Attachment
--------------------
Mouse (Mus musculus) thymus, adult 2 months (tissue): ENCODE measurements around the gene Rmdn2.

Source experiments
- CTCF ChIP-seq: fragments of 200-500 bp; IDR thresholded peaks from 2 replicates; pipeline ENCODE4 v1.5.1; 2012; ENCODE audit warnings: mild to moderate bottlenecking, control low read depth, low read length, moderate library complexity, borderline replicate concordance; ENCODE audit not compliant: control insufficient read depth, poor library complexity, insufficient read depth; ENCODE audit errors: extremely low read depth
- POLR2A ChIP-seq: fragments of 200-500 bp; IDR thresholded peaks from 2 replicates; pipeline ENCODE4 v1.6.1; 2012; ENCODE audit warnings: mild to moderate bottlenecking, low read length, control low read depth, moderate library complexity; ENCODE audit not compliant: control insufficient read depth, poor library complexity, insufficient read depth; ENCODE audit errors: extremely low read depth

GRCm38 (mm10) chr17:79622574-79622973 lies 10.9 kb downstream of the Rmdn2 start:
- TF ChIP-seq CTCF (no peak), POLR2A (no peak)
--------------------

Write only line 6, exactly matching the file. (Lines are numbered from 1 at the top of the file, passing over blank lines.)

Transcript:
- TF ChIP-seq CTCF (no peak), POLR2A (no peak)